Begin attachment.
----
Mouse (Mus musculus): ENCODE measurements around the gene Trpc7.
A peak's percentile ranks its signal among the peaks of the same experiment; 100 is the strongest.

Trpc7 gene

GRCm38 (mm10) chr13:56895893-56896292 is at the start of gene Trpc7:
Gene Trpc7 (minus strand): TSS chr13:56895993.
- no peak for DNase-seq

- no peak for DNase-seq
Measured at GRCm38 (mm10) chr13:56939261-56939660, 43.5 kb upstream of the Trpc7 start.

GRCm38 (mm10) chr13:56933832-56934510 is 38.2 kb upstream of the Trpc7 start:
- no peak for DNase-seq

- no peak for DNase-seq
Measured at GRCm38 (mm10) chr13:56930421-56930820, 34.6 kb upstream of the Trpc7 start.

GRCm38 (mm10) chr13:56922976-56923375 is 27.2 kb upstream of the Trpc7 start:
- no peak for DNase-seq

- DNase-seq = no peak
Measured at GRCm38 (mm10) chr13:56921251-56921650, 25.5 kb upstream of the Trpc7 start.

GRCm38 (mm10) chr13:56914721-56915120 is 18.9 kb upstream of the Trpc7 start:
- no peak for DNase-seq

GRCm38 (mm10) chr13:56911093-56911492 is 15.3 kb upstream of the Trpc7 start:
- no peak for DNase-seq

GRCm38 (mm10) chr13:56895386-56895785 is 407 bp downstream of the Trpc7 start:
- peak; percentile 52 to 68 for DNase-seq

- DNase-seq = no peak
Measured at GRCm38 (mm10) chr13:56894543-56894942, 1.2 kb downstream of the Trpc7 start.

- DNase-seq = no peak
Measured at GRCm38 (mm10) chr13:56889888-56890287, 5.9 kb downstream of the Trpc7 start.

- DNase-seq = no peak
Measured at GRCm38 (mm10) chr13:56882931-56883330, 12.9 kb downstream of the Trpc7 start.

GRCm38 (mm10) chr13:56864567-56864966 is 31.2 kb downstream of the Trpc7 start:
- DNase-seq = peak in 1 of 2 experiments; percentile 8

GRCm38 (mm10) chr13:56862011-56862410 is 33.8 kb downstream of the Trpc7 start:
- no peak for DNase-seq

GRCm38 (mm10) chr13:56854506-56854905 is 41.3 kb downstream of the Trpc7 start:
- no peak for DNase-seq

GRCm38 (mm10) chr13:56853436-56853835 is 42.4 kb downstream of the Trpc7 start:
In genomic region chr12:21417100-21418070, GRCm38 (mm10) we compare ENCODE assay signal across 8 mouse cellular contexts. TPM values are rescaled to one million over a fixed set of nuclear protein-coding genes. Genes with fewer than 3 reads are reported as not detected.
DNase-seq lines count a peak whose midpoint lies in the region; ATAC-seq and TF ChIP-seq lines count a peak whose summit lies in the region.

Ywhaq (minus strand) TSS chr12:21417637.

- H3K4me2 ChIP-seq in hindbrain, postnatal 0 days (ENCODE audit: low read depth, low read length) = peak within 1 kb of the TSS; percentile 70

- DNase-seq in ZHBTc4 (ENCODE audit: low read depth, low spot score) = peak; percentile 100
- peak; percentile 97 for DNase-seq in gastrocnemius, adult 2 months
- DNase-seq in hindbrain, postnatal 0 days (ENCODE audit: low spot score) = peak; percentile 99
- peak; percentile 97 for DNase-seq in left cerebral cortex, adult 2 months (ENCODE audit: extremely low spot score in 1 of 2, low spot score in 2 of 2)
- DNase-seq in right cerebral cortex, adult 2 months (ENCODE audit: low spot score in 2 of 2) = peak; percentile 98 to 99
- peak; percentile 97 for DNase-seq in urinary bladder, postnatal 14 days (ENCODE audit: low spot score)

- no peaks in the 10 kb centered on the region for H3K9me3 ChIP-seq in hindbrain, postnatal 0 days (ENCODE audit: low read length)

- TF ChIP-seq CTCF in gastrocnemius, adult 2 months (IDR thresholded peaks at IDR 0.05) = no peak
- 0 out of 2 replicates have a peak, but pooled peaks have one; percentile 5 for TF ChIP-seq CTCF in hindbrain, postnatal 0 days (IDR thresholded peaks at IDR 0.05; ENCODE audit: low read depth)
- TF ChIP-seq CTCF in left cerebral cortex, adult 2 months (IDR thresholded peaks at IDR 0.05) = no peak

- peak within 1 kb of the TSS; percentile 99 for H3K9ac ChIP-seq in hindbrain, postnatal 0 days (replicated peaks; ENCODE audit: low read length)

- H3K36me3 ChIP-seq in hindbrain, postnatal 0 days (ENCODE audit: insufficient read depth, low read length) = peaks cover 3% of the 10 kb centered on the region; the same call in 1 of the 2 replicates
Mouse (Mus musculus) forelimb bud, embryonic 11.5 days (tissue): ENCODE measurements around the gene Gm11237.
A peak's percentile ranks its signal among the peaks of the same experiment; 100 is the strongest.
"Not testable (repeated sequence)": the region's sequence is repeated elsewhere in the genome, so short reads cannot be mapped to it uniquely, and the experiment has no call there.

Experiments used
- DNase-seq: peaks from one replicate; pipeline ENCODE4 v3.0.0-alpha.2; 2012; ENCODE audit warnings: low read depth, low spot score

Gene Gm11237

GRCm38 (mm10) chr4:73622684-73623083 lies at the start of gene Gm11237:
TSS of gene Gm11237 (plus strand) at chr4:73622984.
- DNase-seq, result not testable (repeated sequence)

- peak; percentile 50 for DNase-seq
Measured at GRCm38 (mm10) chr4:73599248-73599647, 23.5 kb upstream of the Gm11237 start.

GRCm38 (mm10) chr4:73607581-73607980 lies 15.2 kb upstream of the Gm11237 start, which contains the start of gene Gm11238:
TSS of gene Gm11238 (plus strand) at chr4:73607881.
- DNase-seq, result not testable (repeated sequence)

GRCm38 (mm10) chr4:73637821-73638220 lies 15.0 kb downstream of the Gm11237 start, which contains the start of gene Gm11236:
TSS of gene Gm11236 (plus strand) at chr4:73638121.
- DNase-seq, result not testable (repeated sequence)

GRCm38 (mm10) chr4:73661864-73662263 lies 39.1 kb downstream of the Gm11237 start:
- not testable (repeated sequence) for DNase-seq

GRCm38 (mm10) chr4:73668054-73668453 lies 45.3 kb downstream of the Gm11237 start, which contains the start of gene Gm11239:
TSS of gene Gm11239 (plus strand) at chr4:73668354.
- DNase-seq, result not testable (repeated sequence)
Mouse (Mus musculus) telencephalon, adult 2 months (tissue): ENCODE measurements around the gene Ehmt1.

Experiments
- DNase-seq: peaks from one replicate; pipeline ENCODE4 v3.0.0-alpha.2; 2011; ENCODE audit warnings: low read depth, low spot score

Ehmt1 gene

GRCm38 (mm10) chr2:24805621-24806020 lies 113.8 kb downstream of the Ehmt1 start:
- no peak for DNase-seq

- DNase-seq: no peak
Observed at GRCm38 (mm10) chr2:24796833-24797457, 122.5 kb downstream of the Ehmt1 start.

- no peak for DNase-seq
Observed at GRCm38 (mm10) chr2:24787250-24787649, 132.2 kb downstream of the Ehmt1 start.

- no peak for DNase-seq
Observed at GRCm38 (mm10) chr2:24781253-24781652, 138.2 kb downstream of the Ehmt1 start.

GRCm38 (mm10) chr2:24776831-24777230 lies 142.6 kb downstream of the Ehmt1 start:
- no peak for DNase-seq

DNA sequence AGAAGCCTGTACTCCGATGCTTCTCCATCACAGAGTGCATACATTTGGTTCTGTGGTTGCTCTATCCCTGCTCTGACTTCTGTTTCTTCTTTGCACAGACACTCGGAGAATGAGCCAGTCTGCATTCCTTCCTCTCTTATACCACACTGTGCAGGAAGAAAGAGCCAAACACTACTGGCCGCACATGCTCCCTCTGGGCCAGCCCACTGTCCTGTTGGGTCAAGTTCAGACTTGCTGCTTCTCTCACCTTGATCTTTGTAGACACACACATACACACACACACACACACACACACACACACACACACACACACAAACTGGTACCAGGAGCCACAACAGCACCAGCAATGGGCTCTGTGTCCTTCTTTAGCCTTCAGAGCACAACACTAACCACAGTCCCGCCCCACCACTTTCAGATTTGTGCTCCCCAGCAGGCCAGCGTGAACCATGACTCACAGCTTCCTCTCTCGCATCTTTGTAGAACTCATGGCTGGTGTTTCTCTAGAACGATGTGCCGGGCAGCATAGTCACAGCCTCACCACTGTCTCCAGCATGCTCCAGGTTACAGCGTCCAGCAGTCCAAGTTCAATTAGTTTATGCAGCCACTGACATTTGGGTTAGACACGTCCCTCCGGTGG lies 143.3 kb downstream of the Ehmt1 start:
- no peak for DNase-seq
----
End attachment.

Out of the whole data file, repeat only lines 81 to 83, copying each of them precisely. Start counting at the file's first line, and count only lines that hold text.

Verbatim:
Observed at GRCm38 (mm10) chr2:24796833-24797457, 122.5 kb downstream of the Ehmt1 start.

- no peak for DNase-seq
Observed at GRCm38 (mm10) chr2:24787250-24787649, 132.2 kb downstream of the Ehmt1 start.